The following information was shared by the Howard County Chamber of Commerce via email today:

The House of Delegates is at it again. Yesterday, several House Democrats introduced a bill—HB 1628: Sales-and-Use Tax, Rate Reduction and Services—that would result in a massive tax increase of $2.6 billion for Marylanders, the largest single tax increase in Maryland history.


This piece of legislation would lower the sales tax from 6% to 5% but would expand that 5% sales tax to everyday services that have never been taxed before: legal services, accounting services, realtor services, home improvement, day care providers, gym memberships and auto services—just to name a very few.


That’s $2.6 billion out of our pockets and a devastating blow to economic growth and hardworking small business owners and their families in Maryland. Democratic leaders told the Baltimore Sun that an average family earning $80,000 per year would pay approximately $3 more per week under the expanded sales tax.


Taxing services of all types is a bad idea. Here’s why:
  1. Discrimination against small and fledgling businesses. Small firms typically need to rely on outside services (legal, accounting, etc.) while larger companies can usually rely on in-house expertise that can provide these newly taxable services for no sales tax cost. Small and emerging companies will have to incur additional costs just to do business and to implement new tax-reporting mechanisms, which will limit their growth.
  2. Pyramiding taxes. Taxing services increases the potential for services and goods to be taxed more than once, which leads to higher consumer costs.
  3. Competitive disadvantage. States with service taxes are at a disadvantage when it comes to competing with states that don’t tax services. HB 1628 would discourage the use of Maryland services, as well as discourage companies seeking to expand or relocate here. Note that none of our competitor states in the region broadly tax services. In fact, only Hawaii, New Mexico and South Dakota do.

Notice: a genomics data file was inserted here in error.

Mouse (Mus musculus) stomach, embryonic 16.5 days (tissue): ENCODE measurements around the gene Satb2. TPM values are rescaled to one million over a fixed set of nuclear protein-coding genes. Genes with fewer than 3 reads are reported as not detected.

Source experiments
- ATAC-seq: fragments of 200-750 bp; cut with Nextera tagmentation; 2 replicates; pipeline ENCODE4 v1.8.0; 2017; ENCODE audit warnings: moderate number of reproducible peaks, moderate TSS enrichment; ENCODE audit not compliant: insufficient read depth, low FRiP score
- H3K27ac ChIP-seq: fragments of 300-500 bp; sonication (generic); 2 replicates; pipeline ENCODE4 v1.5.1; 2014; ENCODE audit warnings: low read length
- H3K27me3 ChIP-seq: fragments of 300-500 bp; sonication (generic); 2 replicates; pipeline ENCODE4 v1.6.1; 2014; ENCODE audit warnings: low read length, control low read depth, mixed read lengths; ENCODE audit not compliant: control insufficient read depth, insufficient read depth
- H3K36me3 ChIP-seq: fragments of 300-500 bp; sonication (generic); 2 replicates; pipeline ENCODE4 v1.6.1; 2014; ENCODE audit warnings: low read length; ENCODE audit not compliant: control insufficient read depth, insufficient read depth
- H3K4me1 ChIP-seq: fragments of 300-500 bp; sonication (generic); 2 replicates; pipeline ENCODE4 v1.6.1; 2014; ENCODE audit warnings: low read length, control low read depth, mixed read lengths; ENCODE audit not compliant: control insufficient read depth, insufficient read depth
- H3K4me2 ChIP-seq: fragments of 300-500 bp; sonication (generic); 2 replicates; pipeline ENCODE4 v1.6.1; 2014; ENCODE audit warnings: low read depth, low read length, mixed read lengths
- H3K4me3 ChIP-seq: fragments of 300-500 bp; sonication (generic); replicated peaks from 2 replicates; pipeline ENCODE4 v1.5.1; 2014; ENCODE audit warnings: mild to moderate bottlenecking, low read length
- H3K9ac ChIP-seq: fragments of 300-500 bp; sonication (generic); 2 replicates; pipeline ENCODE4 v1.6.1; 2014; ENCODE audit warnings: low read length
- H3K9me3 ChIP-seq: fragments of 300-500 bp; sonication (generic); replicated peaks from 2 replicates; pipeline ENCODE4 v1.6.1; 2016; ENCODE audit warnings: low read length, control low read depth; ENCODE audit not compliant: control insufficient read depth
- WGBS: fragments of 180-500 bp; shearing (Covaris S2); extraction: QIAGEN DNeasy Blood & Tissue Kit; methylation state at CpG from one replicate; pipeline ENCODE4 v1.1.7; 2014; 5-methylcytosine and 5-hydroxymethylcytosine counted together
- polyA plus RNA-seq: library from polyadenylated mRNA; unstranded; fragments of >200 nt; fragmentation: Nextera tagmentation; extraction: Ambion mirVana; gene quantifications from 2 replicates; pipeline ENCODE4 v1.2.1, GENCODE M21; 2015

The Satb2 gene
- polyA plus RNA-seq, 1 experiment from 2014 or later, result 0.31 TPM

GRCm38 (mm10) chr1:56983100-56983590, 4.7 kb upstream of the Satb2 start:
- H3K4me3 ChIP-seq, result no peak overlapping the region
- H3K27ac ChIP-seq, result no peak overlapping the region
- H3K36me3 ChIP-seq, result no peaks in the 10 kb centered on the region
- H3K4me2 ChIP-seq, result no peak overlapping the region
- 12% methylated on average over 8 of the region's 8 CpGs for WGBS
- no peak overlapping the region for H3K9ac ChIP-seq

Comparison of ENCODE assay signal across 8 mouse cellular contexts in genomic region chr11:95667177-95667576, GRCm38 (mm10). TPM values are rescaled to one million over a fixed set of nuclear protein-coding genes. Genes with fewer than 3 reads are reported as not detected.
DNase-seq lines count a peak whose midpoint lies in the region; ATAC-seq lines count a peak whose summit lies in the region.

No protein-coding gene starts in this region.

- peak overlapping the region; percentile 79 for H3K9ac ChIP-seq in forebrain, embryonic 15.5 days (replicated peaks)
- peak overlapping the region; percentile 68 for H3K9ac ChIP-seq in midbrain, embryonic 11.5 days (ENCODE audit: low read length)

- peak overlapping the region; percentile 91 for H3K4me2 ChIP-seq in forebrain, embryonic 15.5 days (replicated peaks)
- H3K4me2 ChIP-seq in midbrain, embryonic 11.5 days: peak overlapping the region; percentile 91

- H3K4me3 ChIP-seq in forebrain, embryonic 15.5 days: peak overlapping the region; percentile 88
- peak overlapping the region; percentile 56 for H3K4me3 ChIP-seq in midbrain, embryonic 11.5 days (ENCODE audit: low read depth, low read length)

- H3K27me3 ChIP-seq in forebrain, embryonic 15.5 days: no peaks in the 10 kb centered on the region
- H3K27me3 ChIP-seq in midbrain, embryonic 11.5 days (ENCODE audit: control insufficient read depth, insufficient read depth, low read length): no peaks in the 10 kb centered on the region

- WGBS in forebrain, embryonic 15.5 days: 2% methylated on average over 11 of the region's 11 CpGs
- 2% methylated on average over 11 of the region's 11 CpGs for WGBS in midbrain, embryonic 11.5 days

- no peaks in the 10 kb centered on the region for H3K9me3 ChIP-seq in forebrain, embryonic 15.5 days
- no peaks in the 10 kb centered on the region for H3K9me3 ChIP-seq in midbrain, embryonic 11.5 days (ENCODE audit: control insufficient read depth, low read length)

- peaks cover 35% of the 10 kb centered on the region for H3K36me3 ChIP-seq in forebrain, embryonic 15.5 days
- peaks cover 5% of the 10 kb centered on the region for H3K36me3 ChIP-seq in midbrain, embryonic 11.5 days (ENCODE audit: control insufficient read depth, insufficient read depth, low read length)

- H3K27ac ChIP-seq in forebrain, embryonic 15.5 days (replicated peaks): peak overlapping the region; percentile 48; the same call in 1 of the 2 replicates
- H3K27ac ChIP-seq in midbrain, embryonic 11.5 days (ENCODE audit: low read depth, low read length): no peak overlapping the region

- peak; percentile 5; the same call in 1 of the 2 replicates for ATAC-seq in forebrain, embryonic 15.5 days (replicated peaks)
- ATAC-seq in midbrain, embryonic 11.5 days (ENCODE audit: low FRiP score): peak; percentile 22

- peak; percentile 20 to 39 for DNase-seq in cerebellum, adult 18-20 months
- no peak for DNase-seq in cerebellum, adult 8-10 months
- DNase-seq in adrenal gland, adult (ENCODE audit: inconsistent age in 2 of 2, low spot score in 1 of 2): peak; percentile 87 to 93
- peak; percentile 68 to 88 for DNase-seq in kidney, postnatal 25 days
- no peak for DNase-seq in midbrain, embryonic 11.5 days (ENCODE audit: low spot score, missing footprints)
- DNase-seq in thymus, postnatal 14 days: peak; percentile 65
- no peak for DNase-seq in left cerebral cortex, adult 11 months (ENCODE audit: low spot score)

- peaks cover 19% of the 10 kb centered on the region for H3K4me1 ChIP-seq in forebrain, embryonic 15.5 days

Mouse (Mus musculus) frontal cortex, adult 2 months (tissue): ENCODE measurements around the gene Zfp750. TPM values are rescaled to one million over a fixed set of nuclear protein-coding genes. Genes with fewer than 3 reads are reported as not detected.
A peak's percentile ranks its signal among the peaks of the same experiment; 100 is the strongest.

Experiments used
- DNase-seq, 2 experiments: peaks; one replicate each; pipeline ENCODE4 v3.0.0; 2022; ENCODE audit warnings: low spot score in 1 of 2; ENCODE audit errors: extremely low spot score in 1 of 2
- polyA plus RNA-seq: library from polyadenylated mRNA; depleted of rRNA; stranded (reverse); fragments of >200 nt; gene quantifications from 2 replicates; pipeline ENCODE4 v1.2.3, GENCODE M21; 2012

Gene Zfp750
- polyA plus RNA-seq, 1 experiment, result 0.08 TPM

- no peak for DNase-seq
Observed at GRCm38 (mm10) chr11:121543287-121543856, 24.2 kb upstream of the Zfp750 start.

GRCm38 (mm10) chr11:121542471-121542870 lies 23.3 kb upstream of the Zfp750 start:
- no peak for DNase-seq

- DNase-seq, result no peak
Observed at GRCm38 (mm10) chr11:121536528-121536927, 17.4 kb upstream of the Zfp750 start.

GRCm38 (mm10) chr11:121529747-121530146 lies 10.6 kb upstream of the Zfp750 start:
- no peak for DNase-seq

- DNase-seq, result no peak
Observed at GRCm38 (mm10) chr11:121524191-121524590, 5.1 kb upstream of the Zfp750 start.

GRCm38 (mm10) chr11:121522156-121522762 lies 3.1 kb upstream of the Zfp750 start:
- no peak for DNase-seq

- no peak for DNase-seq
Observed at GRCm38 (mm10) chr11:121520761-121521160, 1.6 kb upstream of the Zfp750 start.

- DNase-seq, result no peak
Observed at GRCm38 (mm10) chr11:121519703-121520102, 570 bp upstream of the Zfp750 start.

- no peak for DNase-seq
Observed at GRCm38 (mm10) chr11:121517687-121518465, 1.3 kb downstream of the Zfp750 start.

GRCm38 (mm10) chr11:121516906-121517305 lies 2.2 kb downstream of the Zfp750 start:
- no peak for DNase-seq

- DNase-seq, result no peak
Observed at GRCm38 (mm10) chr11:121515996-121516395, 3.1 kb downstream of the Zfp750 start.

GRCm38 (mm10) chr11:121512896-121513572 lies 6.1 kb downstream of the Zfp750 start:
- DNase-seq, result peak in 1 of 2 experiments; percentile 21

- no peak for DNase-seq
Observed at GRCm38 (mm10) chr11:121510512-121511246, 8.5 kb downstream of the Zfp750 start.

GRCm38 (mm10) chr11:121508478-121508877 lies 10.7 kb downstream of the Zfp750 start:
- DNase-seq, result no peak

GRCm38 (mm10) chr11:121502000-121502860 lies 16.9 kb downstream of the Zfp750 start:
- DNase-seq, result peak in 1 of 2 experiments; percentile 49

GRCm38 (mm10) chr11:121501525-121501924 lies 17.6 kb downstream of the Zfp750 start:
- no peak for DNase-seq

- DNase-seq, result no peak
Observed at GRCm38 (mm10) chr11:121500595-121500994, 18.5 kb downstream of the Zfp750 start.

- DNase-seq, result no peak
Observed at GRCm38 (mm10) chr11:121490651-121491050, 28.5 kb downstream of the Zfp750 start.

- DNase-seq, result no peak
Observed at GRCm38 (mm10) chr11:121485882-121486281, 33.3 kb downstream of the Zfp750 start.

4. Taxing services will disproportionately affect those who can least afford it. The tax rate is the same for all consumers, no matter their income. If more services become taxable, a larger portion of the disposable income of lower-income individuals than that of higher-income individuals will go toward sales taxes.
  5. Administrative burden. Service providers, many of whom are independent contractors or small business owners, will now have to face a new administrative burden. As the Maryland Association of Certified Public Accountants (CPAs) has pointed out, other states like Florida and Michigan have tried to tax a broad range of services only to quickly repeal them due to the complexity of administration, among other reasons.
  6. Difficult to enforce due to geographic challenges. For example, if an accountant is serving a client who owns gas stations in Maryland, Virginia and Washington, D.C., “it is unclear what state the service is being delivered from and what state the service is delivered to,” said Tom Hood, chief executive of the Maryland Association of CPAs, in the Baltimore Sun.
Note that House leadership has previously been adamant that an increase or expansion of sales, income and/or property taxes would not be necessary to pay for implementation of the Kirwan Commission’s education proposals.